scoring systems, only the Basic Clinical Scoring System (BCSS) (16) is as simple and quick to perform as the TIS score. In the BCSS, the extent of AD is scored by evaluating the number of sites involved (5 sites are scored). Each site is scored 0 (no lesion) or 1 (lesion). This system was demonstrated to have an excellent inter-observer agreement, but showed poor agreement with the SCORAD index. The drawback of this system is that it presumably provides a poor reЇection of therapeutic interventions. In fact, when patients with AD are treated, the involved sites will not clear completely but improve in extent and intensity without a change of the BCSS. Therefore the BCSS is probably not suited for the follow-up of patients and for evaluating the ef®cacy of therapy. Although sensitivity to change in individual patients has never been addressed in any study it is known from clinical practice that the items represented in the TIS score are among the ®rst to improve under treatment. The choice of the items used in the TIS score was based on the following criteria: 1. The items should be relevant for all age groups. 2. If two items are highly correlated only one is scored. 3. The items should reЇect disease severity and should be independent of other interfering factors. 4. The items should be subject to change and improve when AD improves. 5. No combination of objective signs with subjective symp- toms. Dryness, xerosis and scaling are characteristic features of AD. They are used in many scoring systems but were not included in the TIS score as they largely depend on when the emollient was last applied. Licheni®cation which is also used in many scoring systems is not relevant in the very young children as it does not occur before the age of 2 years in Caucasians. Furthermore, licheni®cation responds rather slowly to therapy and is therefore not suited when evaluating the short-term effects of therapy. Oozing is very typical in infants, but is rare in older children. Moreover, oozing is closely linked to erythema and is therefore already represented by erythema in the TIS score. Subjective symptoms like pruritus or sleep-loss are strongly inЇuenced by psychological factors and can cause large variations. Therefore, these symptoms were not included in the TIS score. However, these symptoms remain important as an indicator of the quality of life and may serve as a separate measurement tool for follow-up (11). For a complete measurement of the quality of life, DLQI (18) for adults and CDLQI (19) for children are appropriate techniques. Results of earlier studies indicate that the objective SCORAD can also be used by non-dermatologists if they are trained to score AD (12). This is also true for the TIS score as in our study we did not ®nd a difference between the scores by a dermatologist and a non-dermatologist compared with those by an expert dermatologist. In conclusion, we demonstrate that the TIS score is a reliable and simple scoring system for AD with a fair interobserver agreement. It is particularly suitable for general practice, for routine clinical use and for screening purposes in clinical trials. However, for research purposes, when a sensitive method is required, the objective SCORAD offers a more detailed and comprehensive assessment of AD with an excellent inter-observer agreement.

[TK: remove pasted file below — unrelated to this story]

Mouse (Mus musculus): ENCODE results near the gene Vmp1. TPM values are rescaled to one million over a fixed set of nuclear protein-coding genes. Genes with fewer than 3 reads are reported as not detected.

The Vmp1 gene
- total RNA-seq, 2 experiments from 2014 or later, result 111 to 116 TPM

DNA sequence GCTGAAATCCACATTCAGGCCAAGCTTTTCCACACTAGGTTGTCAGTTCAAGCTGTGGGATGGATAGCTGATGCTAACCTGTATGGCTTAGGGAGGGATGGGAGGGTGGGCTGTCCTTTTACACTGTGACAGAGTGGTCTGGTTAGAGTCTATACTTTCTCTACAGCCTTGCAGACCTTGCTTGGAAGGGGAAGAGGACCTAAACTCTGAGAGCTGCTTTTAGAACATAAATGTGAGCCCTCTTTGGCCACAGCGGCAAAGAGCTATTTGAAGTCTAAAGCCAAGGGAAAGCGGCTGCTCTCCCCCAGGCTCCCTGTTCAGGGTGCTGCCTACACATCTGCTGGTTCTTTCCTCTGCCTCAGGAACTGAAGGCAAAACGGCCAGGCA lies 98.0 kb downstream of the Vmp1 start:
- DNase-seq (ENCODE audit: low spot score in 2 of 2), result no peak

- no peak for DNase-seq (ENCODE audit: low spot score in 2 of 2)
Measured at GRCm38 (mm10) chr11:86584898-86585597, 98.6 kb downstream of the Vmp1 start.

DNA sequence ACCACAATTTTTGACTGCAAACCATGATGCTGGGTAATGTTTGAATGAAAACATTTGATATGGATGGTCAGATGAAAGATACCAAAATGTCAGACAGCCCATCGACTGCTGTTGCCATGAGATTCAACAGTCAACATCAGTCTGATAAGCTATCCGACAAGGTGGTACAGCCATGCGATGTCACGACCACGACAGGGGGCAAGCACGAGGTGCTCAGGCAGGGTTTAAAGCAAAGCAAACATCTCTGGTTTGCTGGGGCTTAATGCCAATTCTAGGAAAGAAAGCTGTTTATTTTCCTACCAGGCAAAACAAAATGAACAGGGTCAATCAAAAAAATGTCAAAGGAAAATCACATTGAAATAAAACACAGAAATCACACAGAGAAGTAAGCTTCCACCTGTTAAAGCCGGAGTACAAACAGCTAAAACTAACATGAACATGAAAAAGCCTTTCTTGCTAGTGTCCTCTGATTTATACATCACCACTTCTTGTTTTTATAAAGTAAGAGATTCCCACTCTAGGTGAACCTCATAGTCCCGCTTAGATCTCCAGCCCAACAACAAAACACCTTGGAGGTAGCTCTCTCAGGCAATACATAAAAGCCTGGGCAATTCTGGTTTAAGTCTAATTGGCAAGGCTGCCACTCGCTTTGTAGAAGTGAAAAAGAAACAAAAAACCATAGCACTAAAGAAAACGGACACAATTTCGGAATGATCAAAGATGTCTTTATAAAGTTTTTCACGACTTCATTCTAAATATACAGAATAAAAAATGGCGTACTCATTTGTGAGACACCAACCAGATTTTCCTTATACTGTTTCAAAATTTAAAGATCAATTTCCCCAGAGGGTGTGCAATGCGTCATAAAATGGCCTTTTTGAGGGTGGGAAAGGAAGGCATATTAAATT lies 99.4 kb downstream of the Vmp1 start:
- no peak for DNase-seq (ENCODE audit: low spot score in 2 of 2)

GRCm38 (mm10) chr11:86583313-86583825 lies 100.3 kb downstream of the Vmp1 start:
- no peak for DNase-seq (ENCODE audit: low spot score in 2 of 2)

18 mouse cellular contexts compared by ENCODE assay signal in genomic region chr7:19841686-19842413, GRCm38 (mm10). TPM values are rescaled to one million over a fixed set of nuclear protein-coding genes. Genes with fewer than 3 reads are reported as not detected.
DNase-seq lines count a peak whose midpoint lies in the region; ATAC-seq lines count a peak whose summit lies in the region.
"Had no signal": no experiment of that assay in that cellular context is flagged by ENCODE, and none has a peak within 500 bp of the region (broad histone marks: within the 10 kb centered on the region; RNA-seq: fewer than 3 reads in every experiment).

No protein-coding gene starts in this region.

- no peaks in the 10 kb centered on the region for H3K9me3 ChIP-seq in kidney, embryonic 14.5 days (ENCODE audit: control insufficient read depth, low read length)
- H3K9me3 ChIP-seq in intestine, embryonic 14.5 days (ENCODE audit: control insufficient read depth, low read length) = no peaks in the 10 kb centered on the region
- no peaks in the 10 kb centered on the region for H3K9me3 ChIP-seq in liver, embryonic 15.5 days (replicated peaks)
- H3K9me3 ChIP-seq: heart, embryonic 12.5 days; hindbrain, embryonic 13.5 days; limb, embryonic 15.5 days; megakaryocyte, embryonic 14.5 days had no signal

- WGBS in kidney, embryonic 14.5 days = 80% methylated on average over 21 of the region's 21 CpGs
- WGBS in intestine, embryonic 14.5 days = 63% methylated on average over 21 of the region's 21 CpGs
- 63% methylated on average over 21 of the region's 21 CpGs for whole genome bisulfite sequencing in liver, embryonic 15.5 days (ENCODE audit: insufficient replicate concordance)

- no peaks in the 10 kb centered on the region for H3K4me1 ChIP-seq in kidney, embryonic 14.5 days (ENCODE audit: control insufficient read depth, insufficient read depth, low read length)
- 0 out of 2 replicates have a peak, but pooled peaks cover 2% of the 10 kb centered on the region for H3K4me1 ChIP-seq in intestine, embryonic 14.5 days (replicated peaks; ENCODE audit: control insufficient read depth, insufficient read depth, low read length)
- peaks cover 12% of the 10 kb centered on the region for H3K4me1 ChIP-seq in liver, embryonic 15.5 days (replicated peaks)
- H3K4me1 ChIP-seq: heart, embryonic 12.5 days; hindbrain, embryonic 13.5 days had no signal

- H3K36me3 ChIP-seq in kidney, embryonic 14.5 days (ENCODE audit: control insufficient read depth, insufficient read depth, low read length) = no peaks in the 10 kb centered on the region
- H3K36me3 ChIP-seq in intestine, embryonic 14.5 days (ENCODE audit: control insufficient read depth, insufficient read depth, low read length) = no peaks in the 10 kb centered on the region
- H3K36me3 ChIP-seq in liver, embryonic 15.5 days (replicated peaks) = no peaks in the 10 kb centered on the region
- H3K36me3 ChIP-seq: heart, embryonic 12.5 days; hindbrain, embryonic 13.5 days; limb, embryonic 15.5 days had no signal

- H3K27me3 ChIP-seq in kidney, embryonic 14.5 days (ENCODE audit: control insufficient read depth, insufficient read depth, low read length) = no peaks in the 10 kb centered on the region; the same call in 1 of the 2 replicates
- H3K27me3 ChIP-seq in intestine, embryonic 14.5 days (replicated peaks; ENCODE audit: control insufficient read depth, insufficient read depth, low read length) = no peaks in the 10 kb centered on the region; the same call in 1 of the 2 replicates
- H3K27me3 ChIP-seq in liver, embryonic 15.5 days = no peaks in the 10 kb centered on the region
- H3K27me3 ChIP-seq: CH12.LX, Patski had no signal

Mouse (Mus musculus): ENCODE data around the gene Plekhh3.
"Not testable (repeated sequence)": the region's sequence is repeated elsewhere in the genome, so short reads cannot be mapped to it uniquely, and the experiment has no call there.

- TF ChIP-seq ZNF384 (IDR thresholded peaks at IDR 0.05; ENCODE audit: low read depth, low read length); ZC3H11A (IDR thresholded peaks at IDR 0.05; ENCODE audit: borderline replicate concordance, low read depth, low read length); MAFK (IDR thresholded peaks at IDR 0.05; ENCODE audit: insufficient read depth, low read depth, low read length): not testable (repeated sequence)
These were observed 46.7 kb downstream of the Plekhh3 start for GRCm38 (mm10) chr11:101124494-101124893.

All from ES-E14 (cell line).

REFERENCES 1. Schultz Larsen F. The epidemiology of atopic dermatitis. Monogr Allergy 1993; 31: 9 ± 28. 2. Rook AR, Savin JA, Wilkinson DS. The prevalence, incidence and ecology of diseases of the skin. In: Rook AR, Wilkinson DS, Ebling FJG, et al., editors. Textbook of dermatology. 4th edn. London: Blackwell, 1986: 40. 3. Mc Henry PM, Williams HC, Bingham EA. Management of atopic eczema. BMJ 1995; 310: 843 ± 847. 4. Przybilla B, Eberlein-KoИ nig B, RueИff F. Practical management of atopic dermatitis. Lancet 1994; 343: 1342 ± 1346. 5. Finlay AY. Measurement of disease activity and outcome in atopic dermatitis. Br J Dermatol 1996; 135: 509 ± 515. 6. Hani®n JM. Standardised grading of subjects for Clinical Research studies in atopic dermatitis: Workshop report. Acta Derm Venereol 1989; Suppl 144: 13 ± 14. 7. Bahmer FA, SchaИ fer J, Schubert HJ. Quanti®cation of the extent and the severity of atopic dermatitis: The ADASI score. Arch Dermatol 1991; 127: 1,239. 8. Sowden JM, Berth-Jones J, Ross JS, Motley RJ, Marks R, Finlay AY, et al. Double-blind, controlled cross-over study of cyclosporin in adults with severe refractory atopic dermatitis. Lancet 1991; 338: 137 ± 140. 9. Harper JI, Mason UA, White TR Stoughton RC, Hobbs JR. A double-blind placebo-controlled study of thymostimulin (TP-1) for the treatment of atopic dermatitis. Br J Dermatol 1991; 125: 368 ± 372. 10. European Task Force on Atopic Dermatitis. Severity scoring of